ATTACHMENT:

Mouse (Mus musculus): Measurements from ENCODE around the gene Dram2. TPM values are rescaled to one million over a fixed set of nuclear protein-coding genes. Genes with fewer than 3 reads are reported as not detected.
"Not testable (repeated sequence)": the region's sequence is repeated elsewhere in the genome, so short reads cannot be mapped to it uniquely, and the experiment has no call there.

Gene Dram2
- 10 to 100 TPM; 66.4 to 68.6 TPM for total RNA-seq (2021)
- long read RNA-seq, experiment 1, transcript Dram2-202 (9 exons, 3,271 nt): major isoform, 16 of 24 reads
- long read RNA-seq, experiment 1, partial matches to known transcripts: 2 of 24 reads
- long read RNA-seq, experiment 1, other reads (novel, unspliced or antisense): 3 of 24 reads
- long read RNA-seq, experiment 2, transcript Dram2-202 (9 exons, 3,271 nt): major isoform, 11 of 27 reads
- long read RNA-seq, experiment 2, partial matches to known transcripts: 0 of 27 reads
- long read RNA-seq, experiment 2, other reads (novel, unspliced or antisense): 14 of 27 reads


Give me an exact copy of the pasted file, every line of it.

Mouse (Mus musculus): Measurements from ENCODE around the gene Dram2. TPM values are rescaled to one million over a fixed set of nuclear protein-coding genes. Genes with fewer than 3 reads are reported as not detected.
"Not testable (repeated sequence)": the region's sequence is repeated elsewhere in the genome, so short reads cannot be mapped to it uniquely, and the experiment has no call there.

Gene Dram2
- 10 to 100 TPM; 66.4 to 68.6 TPM for total RNA-seq (2021)
- long read RNA-seq, experiment 1, transcript Dram2-202 (9 exons, 3,271 nt): major isoform, 16 of 24 reads
- long read RNA-seq, experiment 1, partial matches to known transcripts: 2 of 24 reads
- long read RNA-seq, experiment 1, other reads (novel, unspliced or antisense): 3 of 24 reads
- long read RNA-seq, experiment 2, transcript Dram2-202 (9 exons, 3,271 nt): major isoform, 11 of 27 reads
- long read RNA-seq, experiment 2, partial matches to known transcripts: 0 of 27 reads
- long read RNA-seq, experiment 2, other reads (novel, unspliced or antisense): 14 of 27 reads